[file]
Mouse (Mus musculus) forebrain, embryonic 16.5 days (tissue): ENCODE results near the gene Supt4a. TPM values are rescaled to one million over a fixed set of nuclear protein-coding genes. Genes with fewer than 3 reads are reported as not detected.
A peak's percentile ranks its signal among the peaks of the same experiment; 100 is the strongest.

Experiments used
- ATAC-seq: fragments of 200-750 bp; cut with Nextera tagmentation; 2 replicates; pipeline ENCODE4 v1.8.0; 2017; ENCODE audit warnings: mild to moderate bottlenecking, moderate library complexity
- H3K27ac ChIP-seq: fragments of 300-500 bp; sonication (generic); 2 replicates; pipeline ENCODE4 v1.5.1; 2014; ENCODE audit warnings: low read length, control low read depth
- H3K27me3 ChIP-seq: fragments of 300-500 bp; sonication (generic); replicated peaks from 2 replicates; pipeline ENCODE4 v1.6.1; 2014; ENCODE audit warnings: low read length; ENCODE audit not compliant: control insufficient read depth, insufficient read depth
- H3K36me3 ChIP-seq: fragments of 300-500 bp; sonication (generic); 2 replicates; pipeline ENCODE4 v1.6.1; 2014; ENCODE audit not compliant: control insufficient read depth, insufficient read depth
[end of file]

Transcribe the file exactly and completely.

Mouse (Mus musculus) forebrain, embryonic 16.5 days (tissue): ENCODE results near the gene Supt4a. TPM values are rescaled to one million over a fixed set of nuclear protein-coding genes. Genes with fewer than 3 reads are reported as not detected.
A peak's percentile ranks its signal among the peaks of the same experiment; 100 is the strongest.

Experiments used
- ATAC-seq: fragments of 200-750 bp; cut with Nextera tagmentation; 2 replicates; pipeline ENCODE4 v1.8.0; 2017; ENCODE audit warnings: mild to moderate bottlenecking, moderate library complexity
- H3K27ac ChIP-seq: fragments of 300-500 bp; sonication (generic); 2 replicates; pipeline ENCODE4 v1.5.1; 2014; ENCODE audit warnings: low read length, control low read depth
- H3K27me3 ChIP-seq: fragments of 300-500 bp; sonication (generic); replicated peaks from 2 replicates; pipeline ENCODE4 v1.6.1; 2014; ENCODE audit warnings: low read length; ENCODE audit not compliant: control insufficient read depth, insufficient read depth
- H3K36me3 ChIP-seq: fragments of 300-500 bp; sonication (generic); 2 replicates; pipeline ENCODE4 v1.6.1; 2014; ENCODE audit not compliant: control insufficient read depth, insufficient read depth